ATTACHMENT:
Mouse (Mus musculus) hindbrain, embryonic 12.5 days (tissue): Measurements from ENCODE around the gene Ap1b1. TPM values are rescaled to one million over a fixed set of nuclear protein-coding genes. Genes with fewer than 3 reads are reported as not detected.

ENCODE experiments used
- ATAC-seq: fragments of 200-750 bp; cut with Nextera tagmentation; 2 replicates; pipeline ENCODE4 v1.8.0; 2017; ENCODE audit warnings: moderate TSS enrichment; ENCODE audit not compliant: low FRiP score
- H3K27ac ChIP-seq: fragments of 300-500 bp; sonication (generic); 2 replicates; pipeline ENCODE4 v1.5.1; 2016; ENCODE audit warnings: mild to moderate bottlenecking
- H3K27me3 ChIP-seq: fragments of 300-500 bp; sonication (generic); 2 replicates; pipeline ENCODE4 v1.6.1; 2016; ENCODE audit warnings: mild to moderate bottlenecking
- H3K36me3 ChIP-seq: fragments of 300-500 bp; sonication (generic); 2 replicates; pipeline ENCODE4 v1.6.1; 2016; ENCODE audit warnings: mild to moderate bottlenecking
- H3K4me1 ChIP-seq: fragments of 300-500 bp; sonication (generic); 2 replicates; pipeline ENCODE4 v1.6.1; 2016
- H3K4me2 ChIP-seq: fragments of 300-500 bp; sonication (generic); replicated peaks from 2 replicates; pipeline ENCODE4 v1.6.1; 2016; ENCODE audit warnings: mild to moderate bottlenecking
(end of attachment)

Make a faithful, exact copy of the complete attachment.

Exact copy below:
Mouse (Mus musculus) hindbrain, embryonic 12.5 days (tissue): Measurements from ENCODE around the gene Ap1b1. TPM values are rescaled to one million over a fixed set of nuclear protein-coding genes. Genes with fewer than 3 reads are reported as not detected.

ENCODE experiments used
- ATAC-seq: fragments of 200-750 bp; cut with Nextera tagmentation; 2 replicates; pipeline ENCODE4 v1.8.0; 2017; ENCODE audit warnings: moderate TSS enrichment; ENCODE audit not compliant: low FRiP score
- H3K27ac ChIP-seq: fragments of 300-500 bp; sonication (generic); 2 replicates; pipeline ENCODE4 v1.5.1; 2016; ENCODE audit warnings: mild to moderate bottlenecking
- H3K27me3 ChIP-seq: fragments of 300-500 bp; sonication (generic); 2 replicates; pipeline ENCODE4 v1.6.1; 2016; ENCODE audit warnings: mild to moderate bottlenecking
- H3K36me3 ChIP-seq: fragments of 300-500 bp; sonication (generic); 2 replicates; pipeline ENCODE4 v1.6.1; 2016; ENCODE audit warnings: mild to moderate bottlenecking
- H3K4me1 ChIP-seq: fragments of 300-500 bp; sonication (generic); 2 replicates; pipeline ENCODE4 v1.6.1; 2016
- H3K4me2 ChIP-seq: fragments of 300-500 bp; sonication (generic); replicated peaks from 2 replicates; pipeline ENCODE4 v1.6.1; 2016; ENCODE audit warnings: mild to moderate bottlenecking